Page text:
Rarely, if ever, is any piece of writing perfect on the first draft. There is always something that can be fixed or improved, and a good creative writer recognizes that and is willing to do the work to make her writing better. This might mean cutting entire sections or plot lines, or eliminating characters that aren’t moving the story forward. It might mean adding additional paragraphs, or even entire chapters or sections, to clarify plot points or deepen the story. Great writers are perfectionists, constantly looking for ways to make their work better.
They are also demanding on themselves, and invest time and energy into developing their skills by taking courses, attending workshops and reading about their craft. You are never “done” becoming a writer, but are always working on your skills and becoming the best writer you can be.
Writers are fearless. Again, sharing your work with the world can make you vulnerable, but you can’t be afraid of what the world will think. Be fearless means not being afraid to write terrible first drafts (in fact, in her best-selling guide to writing, Bird by Bird, writer Anne Lamott actually encourages writers to produce terrible first drafts) and then throw them out and start over. Being fearless means going deep into your characters' psyches, and digging out the really interesting bits that can take your story to the next level. Being fearless with your writing means knowing that some people might be made uncomfortable by your words – especially when you’re working on a memoir – and being willing to share them anyway. And, of course, being fearless means sending your work out, putting in the effort to get published, and sharing your creations with the world without fearing rejection, which is inevitable and something to learn from.
When you are writing early drafts, grammar, punctuation and spelling aren’t all that important, especially when you are writing only for yourself. However, if you want to become a professional writer, the nuts and bolts of writing do matter. You don’t need to become the world’s leading expert on commas, but you do need to put in the effort to proof your work and polish it so readers aren’t distracted by misspellings and miss the flow of the story. If you really struggle in this area, enlist the help of a friend who has skills, or hire a professional editor to help you. And remember, the more you practice, the better you will get, so keep learning and working to improve your skills.
Many new writers are advised to “Write what you know” as a way to get started. However, no one knows everything, and even a piece based entirely on your personal experience is likely to require some research. If you are writing creative nonfiction, or any type of nonfiction, you are going to have to fill in gaps with your own research. Knowing how to conduct research and dig out the details you need to round out your writing, is an important skill for great writing. Readers will know when you’re faking it, and even a single misstatement or overlooked detail can destroy your credibility and cause other problems for you and your publisher.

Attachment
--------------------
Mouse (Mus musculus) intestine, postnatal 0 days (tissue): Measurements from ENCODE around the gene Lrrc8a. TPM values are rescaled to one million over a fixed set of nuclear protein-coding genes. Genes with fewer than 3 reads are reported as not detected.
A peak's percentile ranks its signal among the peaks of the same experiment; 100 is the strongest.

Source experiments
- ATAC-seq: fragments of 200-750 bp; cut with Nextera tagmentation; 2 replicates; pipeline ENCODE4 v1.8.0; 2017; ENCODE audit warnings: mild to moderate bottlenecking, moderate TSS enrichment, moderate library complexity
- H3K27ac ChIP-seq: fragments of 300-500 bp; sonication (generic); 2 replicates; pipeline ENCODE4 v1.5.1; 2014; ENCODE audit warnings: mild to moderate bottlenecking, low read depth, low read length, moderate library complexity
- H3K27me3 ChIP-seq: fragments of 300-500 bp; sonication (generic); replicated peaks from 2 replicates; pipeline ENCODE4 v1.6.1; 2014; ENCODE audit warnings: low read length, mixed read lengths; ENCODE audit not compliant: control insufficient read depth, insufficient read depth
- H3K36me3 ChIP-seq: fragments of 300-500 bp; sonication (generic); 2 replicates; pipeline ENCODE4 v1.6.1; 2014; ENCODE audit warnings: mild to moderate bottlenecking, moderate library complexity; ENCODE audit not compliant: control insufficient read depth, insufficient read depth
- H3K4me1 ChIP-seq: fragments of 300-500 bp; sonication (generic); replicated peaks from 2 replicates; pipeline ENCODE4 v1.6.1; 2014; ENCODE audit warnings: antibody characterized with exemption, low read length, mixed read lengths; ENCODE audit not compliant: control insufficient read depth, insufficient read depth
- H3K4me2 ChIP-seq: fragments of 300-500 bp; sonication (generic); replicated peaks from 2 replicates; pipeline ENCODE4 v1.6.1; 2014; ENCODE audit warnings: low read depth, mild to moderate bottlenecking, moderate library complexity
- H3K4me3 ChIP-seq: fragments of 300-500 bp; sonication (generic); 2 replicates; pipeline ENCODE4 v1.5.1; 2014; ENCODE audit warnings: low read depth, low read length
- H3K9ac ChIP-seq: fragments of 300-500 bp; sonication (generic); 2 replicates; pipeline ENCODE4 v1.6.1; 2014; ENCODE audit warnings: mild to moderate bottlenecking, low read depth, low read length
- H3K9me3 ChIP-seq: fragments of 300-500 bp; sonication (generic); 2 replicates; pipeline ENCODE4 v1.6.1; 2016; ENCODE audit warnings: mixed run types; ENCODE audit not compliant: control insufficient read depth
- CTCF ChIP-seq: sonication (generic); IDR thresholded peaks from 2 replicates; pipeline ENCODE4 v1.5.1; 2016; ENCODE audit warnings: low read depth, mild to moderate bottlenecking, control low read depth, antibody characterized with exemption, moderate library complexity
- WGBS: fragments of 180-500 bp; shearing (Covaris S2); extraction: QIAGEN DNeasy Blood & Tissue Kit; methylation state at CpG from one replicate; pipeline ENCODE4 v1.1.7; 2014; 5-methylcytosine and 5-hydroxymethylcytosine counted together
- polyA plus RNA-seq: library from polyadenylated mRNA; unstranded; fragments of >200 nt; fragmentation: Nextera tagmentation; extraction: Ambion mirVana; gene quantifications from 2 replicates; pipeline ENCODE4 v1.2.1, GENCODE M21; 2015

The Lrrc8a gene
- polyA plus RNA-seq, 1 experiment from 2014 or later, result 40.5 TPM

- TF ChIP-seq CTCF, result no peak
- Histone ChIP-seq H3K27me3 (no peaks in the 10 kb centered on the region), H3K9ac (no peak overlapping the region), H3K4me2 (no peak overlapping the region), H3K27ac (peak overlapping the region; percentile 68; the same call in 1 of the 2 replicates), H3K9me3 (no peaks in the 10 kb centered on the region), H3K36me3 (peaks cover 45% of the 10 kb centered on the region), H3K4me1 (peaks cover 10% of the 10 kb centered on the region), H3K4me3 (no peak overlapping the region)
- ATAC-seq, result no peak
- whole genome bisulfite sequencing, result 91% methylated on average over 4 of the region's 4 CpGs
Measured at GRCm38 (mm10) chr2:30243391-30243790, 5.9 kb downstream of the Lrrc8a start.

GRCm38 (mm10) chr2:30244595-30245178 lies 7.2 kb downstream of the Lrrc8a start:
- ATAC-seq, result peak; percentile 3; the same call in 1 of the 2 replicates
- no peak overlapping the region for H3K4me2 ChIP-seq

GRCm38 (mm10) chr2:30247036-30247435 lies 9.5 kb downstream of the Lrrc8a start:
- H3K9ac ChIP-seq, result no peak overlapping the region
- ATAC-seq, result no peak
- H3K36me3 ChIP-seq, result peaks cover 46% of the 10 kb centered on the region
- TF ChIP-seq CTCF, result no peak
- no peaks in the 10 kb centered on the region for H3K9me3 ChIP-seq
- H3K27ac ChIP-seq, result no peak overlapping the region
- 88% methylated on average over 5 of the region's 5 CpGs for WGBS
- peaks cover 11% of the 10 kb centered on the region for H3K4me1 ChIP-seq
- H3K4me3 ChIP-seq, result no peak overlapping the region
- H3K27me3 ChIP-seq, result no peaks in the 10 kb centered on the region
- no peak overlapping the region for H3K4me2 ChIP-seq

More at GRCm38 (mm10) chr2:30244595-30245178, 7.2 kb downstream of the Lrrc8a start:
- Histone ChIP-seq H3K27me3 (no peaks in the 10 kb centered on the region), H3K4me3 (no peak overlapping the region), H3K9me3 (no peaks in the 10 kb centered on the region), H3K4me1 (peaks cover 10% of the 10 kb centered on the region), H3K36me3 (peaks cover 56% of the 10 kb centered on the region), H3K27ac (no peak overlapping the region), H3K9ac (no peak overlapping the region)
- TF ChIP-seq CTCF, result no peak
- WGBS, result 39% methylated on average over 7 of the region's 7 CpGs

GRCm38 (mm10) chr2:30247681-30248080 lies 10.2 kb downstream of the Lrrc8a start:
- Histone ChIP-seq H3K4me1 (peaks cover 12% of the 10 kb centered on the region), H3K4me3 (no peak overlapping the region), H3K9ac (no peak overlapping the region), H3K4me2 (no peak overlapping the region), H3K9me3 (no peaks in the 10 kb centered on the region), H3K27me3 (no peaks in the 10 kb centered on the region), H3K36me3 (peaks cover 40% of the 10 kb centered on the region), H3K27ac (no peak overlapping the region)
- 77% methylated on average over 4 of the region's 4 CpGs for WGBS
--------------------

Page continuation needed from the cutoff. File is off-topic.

Being an organized writer doesn’t mean you need a fancy office with the latest computer and a container full of perfectly sharpened pencils. After all, bestselling author Elin Hilderbrand writes the first drafts of all of her novels in longhand on legal pads while sitting on the beach or by the pool. However, being organized means being careful with your time, scheduling in your daily writing sessions and keeping track of your progress. If you are submitting your work to agents or publishers, you need to keep careful track of your submissions and their status. If your hard work has paid off and you are getting published, you need to keep track of your deadlines and the work that needs to be completed. You must also catalogue your research, interview notes and other important information. All of this requires organization. While you might have an image of a disheveled and disorganized writer tapping away on a keyboard while the world crashes down around her, that isn’t an accurate depiction. Successful writers follow the creative spirit where it takes them, but also take good notes along the way.
You Can Get Better
If you have the desire to write, the good news is that you can get better. While some argue that the qualities of a good creative writer and writing ability are things you either have or you don’t, the fact is that it can be taught. With practice, determination and a willingness to make mistakes and learn from them, it is possible to improve your skills and develop the qualities of a good creative writer. You might never make it to the top of the bestseller list, or even see your name in print, but when you are called upon to write something, you’ll have the confidence of knowing you can string the words together and accomplish what you set out to do. Commit to practicing, developing your craft and learning about writing, and you can be a better writer.
- Inc.: 6 Characteristics Every Great Writer Has in Common
- Today: Rowling's Original 'Harry Potter' Pitch Was Rejected 12 Times — See it in New Exhibit
- Writer's Digest: Three Ways To Strengthen Your Writing
- The Writing Cooperative: Six Qualities You Need To Be A Successful Author
- Boston Globe: Elin Hilderbrand’s Love Affair with Nantucket
- Shmoop: Bird by Bird Part 1, Chapter 3 Summary
An adjunct instructor at Central Maine Community College, Kristen Hamlin is also a freelance writer and editor, specializing in careers, business, education, and lifestyle topics. The author of Graduate! Everything You Need to Succeed After College (Capital Books), which covers everything from career and financial advice to furnishing your first apartment, her work has also appeared in Young Money, Lewiston Auburn Magazine, USA Today, and a variety of online outlets. She's also been quoted as a career expert in many newspapers and magazines, including Cosmopolitan and Parade. She has a B.A. in Communication from Stonehill College, and a Master of Liberal Studies in Creative Writing from the University of Denver.